Now whether you use nickle or bronze the same rules apply. Low welding heat. Lots of small weld passes rather than one big one. As little diffusion of the filler metal into the base metal as possible. Scatter the welds around, once again so you don't get too much heat in one place.
When the welds are all done, reheat it with the weedburner and cover it again. This time just let it cool slowly on it's own.
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On Fri, 06 May 2005 23:06:03 GMT, Ernie Leimkuhler

Greetings Ernie, I have tig weld repaired cast iron with bronze several times and have had great success with the process. The only times I had trouble were when the weld area needed to be re-machined. Twice there were very hard inclusions in the bronze that could only be machined with carbide cutters. Were the hard spots caused by too much heat and too much mixing of the cast iron with the bronze? All your above advice is great and made me remember a couple things you've said before about cast iron repair. As evidence of the strength of using bronze is a bearing bore I repaired on a 1945 7HP Wisconsin engine. The flywheel struck a rock while the engine was running and the block cracked big time right through the bearing bore and into the block surrounding the bore. A Timken tapered roller bearing goes in this bore. Since the repair about 8 or 9 years ago the repair has not failed. And the engine is always run flat out, never babied. Eric R Snow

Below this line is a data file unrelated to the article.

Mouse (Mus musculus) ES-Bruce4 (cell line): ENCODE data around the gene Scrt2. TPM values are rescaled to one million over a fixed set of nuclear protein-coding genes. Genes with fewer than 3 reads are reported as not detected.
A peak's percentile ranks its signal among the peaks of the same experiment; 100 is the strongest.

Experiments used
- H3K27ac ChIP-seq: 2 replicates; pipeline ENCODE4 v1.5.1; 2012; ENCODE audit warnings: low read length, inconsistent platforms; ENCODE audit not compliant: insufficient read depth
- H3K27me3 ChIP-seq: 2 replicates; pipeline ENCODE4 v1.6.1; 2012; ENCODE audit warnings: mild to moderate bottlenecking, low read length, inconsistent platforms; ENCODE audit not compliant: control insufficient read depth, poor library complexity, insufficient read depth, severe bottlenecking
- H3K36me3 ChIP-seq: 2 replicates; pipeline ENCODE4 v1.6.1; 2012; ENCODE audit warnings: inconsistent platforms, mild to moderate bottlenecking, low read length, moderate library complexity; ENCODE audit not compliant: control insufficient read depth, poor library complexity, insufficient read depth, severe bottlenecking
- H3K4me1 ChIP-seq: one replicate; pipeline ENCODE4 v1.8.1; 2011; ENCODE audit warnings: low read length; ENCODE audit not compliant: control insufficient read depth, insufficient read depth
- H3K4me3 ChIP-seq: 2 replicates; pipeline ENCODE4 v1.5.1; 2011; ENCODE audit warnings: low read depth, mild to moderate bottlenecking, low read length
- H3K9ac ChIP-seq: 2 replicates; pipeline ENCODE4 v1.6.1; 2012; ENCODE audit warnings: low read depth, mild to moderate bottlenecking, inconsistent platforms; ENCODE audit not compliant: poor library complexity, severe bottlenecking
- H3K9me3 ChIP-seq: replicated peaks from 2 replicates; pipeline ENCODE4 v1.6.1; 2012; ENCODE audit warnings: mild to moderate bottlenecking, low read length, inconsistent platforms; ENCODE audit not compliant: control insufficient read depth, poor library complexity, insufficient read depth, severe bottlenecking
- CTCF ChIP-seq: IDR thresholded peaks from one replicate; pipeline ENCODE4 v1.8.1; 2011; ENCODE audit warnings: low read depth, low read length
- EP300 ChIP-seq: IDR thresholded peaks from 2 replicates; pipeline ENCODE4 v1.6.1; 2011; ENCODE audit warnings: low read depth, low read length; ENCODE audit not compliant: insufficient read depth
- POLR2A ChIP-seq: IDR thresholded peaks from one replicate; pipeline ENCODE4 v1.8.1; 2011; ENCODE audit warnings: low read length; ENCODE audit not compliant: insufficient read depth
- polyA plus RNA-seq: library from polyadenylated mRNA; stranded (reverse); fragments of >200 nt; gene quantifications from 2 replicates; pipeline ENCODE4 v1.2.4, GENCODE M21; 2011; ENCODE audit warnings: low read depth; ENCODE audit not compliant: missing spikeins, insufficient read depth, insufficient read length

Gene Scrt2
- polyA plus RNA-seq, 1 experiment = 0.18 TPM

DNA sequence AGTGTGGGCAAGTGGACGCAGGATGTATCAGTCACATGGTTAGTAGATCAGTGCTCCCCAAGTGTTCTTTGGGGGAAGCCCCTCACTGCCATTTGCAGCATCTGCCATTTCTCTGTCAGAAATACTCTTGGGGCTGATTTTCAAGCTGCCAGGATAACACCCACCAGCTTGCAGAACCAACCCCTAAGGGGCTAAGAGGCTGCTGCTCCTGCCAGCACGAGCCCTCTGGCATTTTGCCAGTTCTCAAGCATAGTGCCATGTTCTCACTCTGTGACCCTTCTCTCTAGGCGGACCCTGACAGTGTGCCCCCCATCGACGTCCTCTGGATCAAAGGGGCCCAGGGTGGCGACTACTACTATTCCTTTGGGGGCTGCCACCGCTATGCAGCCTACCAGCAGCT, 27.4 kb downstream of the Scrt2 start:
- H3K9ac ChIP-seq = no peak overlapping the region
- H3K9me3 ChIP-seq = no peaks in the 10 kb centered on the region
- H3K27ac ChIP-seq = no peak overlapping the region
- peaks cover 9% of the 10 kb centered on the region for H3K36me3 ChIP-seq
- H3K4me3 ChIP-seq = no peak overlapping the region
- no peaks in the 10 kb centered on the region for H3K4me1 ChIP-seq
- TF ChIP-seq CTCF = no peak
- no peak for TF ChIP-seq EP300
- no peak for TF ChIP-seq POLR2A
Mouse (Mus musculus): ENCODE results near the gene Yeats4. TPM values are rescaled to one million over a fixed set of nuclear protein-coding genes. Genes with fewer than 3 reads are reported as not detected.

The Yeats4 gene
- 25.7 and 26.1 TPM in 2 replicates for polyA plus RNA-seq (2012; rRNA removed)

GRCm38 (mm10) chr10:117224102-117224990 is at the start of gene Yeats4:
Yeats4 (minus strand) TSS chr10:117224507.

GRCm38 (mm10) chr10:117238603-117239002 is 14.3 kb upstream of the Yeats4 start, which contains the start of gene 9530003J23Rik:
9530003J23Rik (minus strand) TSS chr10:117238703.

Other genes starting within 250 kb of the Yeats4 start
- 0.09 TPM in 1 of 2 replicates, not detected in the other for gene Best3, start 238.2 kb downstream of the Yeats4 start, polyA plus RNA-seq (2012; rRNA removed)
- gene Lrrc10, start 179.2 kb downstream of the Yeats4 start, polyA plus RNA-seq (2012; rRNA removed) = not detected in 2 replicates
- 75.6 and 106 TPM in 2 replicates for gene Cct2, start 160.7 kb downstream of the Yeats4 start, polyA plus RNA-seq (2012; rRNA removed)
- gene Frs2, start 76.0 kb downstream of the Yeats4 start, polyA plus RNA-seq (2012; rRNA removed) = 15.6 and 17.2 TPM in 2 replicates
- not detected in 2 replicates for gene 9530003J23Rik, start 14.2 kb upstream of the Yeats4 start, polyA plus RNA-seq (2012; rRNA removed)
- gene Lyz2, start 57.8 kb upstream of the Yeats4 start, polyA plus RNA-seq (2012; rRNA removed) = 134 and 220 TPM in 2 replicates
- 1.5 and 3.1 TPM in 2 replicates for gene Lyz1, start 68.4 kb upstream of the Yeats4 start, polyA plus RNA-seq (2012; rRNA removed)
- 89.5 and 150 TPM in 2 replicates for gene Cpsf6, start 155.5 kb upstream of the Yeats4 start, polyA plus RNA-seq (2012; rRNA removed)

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Likely, but cast iron is a weird character, and there are so many variations and types of castings that it is difficult to state one set of rules. The only cast iron repair method that encourages dissolution of the filler into the parent metal is gas welding with cast iron filler rod.

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I wish I could find more info on this particular technique. The only thing I've read about it is a story, many years ago, about the guy that Harrah brought in from Italy or somewhere to weld the cracked block on his Bugatti Royale. According to Harrah, the guy was supposed to be the most renowned practitioner of this particular art.
It worked, BTW. The crack was in a cylinder wall. However, after it was fixed and the engine was re-bored, etc., Harrah ran it for less than a minute and then shut it down again, possibly forever. So we won't get any benefit of experience from that particular job.
-- Ed Huntress
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I think this is a challenging repair mostly due to the stresses that are involved after the repair is made, and any change to the casting, including the addition of the weld metal and the resulting HAZ in the cast iron is going to have an affest on the sound quality coming from the piano.